Play Live Radio
Next Up:
0:00 0:00
Available On Air Stations

Louisville Player's Surgery A Success; Leg Break Shouldn't End His Career

Louisville Cardinals forward Chane Behanan holds up the jersey of injured teammate Kevin Ware after the team's win Sunday over the Duke Blue Devils. Ware broke his leg during the game.
John Sommers II
Reuters /Landov
Louisville Cardinals forward Chane Behanan holds up the jersey of injured teammate Kevin Ware after the team's win Sunday over the Duke Blue Devils. Ware broke his leg during the game.
From 'Morning Edition': Mike Pesca on the weekend's action

"University of Louisville basketball player Kevin Ware underwent successful surgery Sunday night to repair the gruesome open fracture of his right tibia he suffered during the Cardinals' 85-63 win over Duke in the Midwest Regional final," the Louisville Courier-Journal reported Monday morning.

According to the newspaper, "Ware is hopeful he can return to Louisville after Tuesday, then join the Cardinals as they advance to the Final Four in Atlanta, his hometown." The university's sports medicine director, Fred Hina, tells the Courier-Journal that though Ware's recovery will be lengthy, the injury should not end his career. Ware is a sophomore. ( Note at 11:30 a.m. ET. Monkey See now has a related post: Viewer Discretion: Deciding When To Look Away.)

His injury may be getting the most attention after the weekend's action in the men's and women's Division I basketball tournaments, but it's certainly not the only big story.

The Louisville women, as NPR's Mike Pesca said earlier on Morning Edition, pulled off the "biggest upset in women's college basketball history" on Sunday when they beat No. 1-ranked Baylor, 82-81. Baylor is led by Brittney Griner, considered by many experts to be the greatest player in the history of women's college basketball. Her team had won 32 straight games and was the defending champion.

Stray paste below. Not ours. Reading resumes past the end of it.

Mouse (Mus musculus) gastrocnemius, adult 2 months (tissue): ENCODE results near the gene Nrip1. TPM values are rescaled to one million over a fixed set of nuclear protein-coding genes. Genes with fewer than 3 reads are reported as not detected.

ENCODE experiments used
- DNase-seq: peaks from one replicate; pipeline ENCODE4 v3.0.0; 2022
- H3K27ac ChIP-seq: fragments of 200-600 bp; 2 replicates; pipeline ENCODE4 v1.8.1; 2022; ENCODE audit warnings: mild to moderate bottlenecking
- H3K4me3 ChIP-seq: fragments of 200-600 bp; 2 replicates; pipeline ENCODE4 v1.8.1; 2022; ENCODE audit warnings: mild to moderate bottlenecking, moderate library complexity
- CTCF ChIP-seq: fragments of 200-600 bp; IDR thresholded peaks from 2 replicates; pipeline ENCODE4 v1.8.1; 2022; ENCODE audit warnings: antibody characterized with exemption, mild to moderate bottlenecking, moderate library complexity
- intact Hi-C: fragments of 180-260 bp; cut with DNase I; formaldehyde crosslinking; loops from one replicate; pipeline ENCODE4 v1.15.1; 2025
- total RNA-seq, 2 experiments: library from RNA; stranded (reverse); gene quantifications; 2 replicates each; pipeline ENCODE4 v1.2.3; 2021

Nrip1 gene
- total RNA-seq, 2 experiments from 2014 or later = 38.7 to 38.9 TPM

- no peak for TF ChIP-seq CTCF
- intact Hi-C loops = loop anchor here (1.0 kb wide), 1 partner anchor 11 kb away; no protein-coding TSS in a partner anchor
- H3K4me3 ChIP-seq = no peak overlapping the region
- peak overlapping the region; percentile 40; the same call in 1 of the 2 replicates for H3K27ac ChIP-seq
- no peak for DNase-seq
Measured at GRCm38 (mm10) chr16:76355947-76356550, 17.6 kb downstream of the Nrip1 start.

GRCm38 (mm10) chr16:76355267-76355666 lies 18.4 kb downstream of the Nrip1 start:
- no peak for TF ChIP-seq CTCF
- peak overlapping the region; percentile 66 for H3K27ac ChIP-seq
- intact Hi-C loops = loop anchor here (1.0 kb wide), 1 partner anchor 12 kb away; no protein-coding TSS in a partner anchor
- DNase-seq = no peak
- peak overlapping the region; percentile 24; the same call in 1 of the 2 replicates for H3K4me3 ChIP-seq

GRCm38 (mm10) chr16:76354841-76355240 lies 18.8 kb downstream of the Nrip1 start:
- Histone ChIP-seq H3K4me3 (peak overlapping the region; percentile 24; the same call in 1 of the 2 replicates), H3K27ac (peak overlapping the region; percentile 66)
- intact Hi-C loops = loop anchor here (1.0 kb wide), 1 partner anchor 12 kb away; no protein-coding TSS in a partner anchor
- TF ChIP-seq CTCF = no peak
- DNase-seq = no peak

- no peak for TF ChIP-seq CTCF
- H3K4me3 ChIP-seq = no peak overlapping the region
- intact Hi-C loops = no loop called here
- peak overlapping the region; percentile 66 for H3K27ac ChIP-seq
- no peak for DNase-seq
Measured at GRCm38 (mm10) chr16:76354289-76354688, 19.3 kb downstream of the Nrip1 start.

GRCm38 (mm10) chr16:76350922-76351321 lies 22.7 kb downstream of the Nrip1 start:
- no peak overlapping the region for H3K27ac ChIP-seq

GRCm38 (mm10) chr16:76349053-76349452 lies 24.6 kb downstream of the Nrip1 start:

But the Louisville women, a No. 5 seed in the tournament's Oklahoma City region and ranked No. 16 in the nation, figured out a way to control Griner. ESPN writes that:

"Louisville surrounded Griner as she has been most of her career, using a zone defense Louisville coach Jeff Walz called the 'claw and one.' He put one player in front of Griner and another behind her, and often another one in the vicinity. 'I think I could smell what toothpaste she used,' Antonita Slaughter said. 'I was in her face the whole time with my hands up.' "

The women's tournament continues Monday night. ESPN is the broadcaster. The Final Four will be set after Tuesday's contests.

On the men's side, as we reported Sunday, the Final Four has three big-time teams — Louisville, Syracuse and Michigan — and one upstart. That would be Wichita State.

The Shockers, as Wichita State is known, get to play No. 1 seed Louisville on Saturday in the early game (6:05 p.m. ET tipoff). Michigan and Syracuse follow. Their games will be in Atlanta. The championship is set for next Monday night. CBS is the broadcaster.

Speaking of the Shockers: how did they get that name?

As Business Insider says, "a 'shocker' is one who harvests wheat."

And according to the school's GoShockers website, "

"It was in 1904 when Wichita State University was known as Fairmount College that R.J. Kirk (Class of 1907), a football manager, invented the name 'Wheat Shockers' for posters to advertise a game against the Chilocco Indians. ... In those days, when wheat was shocked or headed, the majority of the players earned a stake for college expenses by working all summer in the harvest and threshing and came back tough enough to play 60-minute games."

As for the nicknames of the other men's teams.

-- Louisville: The cardinal is Kentucky's state bird.

-- Michigan: The university says there are several theories as to why the wolverine, an animal that was not abundant in the state, came into use in the 1860s. Former football Fielding H. Yost said it was because wolverine pelts were traded for many years at Sault Ste. Marie.

-- Syracuse: The Orange may have adopted a fruit as their mascot, but the nickname stems from a fictional "Indian figure named Big Chief Bill Orange," according to the university. He was created in 1931 and was said to be a "Saltine warrior." In the late '70s, "members of a Native American student organization headed a protest against using the Saltine Warrior as an athletic mascot." In the decades since, Otto the Orange has emerged.

Copyright 2020 NPR. To see more, visit

Mark Memmott is NPR's supervising senior editor for Standards & Practices. In that role, he's a resource for NPR's journalists – helping them raise the right questions as they do their work and uphold the organization's standards.
KUER is listener-supported public radio. Support this work by making a donation today.